Bartleby, from Bartleby the Scrivener, and Willy Loman, from Death of a Salesman, are in many ways opposites. Bartleby is an extreme individualist; only doing what he wants to, no matter the personal or professional cost. On the other hand, Willy Loman is a conformist; he does what he is told, lives an average life, and pursues the “American Dream” like most Americans do. Bartleby and Willy also share similarities: both are physiologically broken and their respective individuality and conformity lead them to their deaths, albeit in different ways. The stories themselves are also similar in that they both critique American society. Bartleby and Willy are like two sides of the same coin, no matter which side faces up the coin still falls. Throughout …show more content…
The Narrator justifies keeping Bartleby and ignores his internal issues with confrontation. When Bartleby refuses to do anything but copy the Narrator forgives the behavior because Bartleby asked so politely. When Bartleby refuses to work all together the Narrator allows him to stay because he thinks it is a good thing to help Bartleby. Even when the Narrator realizes the he can’t have Bartleby in his office anymore he moves offices instead of making Bartleby leave. All these acts show us that the Narrator does not know how do deal with confrontation so he instead fools himself with excuses. Willy Loman behaves similarly with his perception that he is well liked. Willy insists that being well liked is the key to success and he is very proud of being liked. He also teaches his sons that being well liked is more important than getting good grades. This leads Biff to fail math in high school. Biff wants to retake the class in the summer but when he catches his father having an affair his perception of his father, his biggest role model, is shattered causing him to give up on the things he used to want to do. Willy represses this memory entirely and tries to blame others for Biffs behavior instead of himself. Willy also fools himself into thinking he is well liked and successful. In small moments of clarity Willy admits that people have made fun of his physique and no one talks to him anymore when he goes …show more content…
Death of a Salesman deals with a conformist unable to conform to his image of success and Bartleby the Scrivener addresses an extreme individualist who values what he wants to do over all else. Both paths lead to the downfall of the character, but from different angles. The two stories also question aspects of the perception of the American Dream. Death of a Salesman asks what happens when the American Dream fails and Bartleby the Scrivener questions whether the American Dream promotes conformity or individuality. The characters from both stories take two sides of the same issues; the conformist view and the individualist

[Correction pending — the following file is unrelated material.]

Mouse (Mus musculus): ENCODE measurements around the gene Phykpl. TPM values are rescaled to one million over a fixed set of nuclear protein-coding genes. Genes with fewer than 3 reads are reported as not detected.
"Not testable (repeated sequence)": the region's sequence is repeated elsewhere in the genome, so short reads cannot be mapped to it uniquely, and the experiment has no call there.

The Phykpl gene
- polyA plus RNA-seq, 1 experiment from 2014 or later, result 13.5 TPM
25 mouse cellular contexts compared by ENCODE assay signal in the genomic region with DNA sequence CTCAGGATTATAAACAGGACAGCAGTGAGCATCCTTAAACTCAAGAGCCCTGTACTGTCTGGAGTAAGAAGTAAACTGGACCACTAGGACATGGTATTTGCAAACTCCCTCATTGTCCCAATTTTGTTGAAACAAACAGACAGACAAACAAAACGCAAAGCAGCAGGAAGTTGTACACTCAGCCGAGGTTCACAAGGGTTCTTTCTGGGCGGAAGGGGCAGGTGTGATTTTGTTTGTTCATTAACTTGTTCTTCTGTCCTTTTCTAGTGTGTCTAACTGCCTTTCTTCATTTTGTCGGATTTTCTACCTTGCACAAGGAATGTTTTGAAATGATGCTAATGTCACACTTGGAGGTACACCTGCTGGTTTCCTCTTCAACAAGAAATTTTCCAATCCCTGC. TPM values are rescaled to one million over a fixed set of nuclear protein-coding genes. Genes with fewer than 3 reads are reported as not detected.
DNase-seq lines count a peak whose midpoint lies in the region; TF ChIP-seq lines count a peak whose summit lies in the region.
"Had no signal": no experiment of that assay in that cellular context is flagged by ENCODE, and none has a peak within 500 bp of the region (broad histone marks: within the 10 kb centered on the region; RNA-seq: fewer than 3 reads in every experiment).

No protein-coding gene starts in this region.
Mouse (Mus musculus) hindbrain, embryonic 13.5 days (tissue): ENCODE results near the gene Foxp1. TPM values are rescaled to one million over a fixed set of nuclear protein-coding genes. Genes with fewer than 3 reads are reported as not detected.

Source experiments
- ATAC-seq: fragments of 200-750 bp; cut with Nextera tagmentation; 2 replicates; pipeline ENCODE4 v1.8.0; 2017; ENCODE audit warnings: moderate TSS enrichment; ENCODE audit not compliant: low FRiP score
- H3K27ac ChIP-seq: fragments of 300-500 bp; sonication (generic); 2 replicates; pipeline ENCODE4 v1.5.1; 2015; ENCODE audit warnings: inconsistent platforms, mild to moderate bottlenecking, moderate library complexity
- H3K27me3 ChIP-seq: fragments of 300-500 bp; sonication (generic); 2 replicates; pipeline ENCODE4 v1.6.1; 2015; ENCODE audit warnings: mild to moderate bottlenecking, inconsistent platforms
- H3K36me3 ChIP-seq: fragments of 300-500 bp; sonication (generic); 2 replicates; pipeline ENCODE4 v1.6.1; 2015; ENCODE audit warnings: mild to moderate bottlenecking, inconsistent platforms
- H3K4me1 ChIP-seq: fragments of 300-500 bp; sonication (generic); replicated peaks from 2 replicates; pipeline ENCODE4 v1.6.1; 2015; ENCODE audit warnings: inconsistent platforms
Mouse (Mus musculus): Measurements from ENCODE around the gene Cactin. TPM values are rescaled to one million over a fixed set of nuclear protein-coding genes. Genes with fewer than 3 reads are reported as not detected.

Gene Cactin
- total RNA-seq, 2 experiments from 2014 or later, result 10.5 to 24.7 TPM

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He has flashbacks of certain things that have happened in the past. For example, at different parts of the story, Willy would go back in time to the times where Biff and him really got along. This would be the times where Biff was about to play football. Willy used to be really proud of Biff. Now, Biff would try to explain to his father how he felt, but Willy would try to see the good in him and try to help him.
In order for Willy to be a successful father, he needs to feel that his kids are respected and accomplished. However this shows that Willy is such an outsider, because Biff is quite the opposite, as the Bill Oliver that is references has no idea who Biff is. Another example that shows how Willy’s goals and dreams turn him into a misfit is when he asks for a promotion “ Well, tell you the truth, Howard. I’ve come to the decision that I’d rather not travel anymore.” ( Miller 59).
Life revolves around the quest for comfort. Wealth makes us comfortable without the stress of making money or worrying about affording life's necessities, which keep us safe. Comfort in a partner to marry, start a family, and share one's life with, to have companionship on a primitive level, is also a significant factor in our pursuit of comfort. In "The Great Gatsby" by F. Scott Fitzgerald and "Death of a Salesman" by Arthur Miller, the protagonists pursue comfort through wealth and family yet are too focused on perfection, and refuse to settle, leading them to self-destruct.